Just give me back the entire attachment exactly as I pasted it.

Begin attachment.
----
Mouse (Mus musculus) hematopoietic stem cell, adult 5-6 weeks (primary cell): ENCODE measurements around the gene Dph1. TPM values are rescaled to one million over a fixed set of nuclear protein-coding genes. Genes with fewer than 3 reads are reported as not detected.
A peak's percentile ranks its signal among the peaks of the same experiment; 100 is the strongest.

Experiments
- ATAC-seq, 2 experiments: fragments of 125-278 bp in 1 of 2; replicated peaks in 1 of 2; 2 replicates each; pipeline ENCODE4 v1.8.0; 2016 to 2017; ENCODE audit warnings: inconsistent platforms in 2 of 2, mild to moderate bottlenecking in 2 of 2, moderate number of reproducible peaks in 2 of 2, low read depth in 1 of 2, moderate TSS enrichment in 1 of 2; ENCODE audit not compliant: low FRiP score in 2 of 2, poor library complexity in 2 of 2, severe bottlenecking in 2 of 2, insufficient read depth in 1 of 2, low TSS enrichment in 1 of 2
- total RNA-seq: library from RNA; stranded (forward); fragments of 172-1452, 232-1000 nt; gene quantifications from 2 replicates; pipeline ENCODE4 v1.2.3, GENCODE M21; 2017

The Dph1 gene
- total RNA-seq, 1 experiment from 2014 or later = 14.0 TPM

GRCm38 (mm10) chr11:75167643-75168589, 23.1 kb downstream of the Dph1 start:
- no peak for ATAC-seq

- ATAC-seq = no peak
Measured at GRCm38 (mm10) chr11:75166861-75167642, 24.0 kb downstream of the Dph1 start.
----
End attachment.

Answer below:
Mouse (Mus musculus) hematopoietic stem cell, adult 5-6 weeks (primary cell): ENCODE measurements around the gene Dph1. TPM values are rescaled to one million over a fixed set of nuclear protein-coding genes. Genes with fewer than 3 reads are reported as not detected.
A peak's percentile ranks its signal among the peaks of the same experiment; 100 is the strongest.

Experiments
- ATAC-seq, 2 experiments: fragments of 125-278 bp in 1 of 2; replicated peaks in 1 of 2; 2 replicates each; pipeline ENCODE4 v1.8.0; 2016 to 2017; ENCODE audit warnings: inconsistent platforms in 2 of 2, mild to moderate bottlenecking in 2 of 2, moderate number of reproducible peaks in 2 of 2, low read depth in 1 of 2, moderate TSS enrichment in 1 of 2; ENCODE audit not compliant: low FRiP score in 2 of 2, poor library complexity in 2 of 2, severe bottlenecking in 2 of 2, insufficient read depth in 1 of 2, low TSS enrichment in 1 of 2
- total RNA-seq: library from RNA; stranded (forward); fragments of 172-1452, 232-1000 nt; gene quantifications from 2 replicates; pipeline ENCODE4 v1.2.3, GENCODE M21; 2017

The Dph1 gene
- total RNA-seq, 1 experiment from 2014 or later = 14.0 TPM

GRCm38 (mm10) chr11:75167643-75168589, 23.1 kb downstream of the Dph1 start:
- no peak for ATAC-seq

- ATAC-seq = no peak
Measured at GRCm38 (mm10) chr11:75166861-75167642, 24.0 kb downstream of the Dph1 start.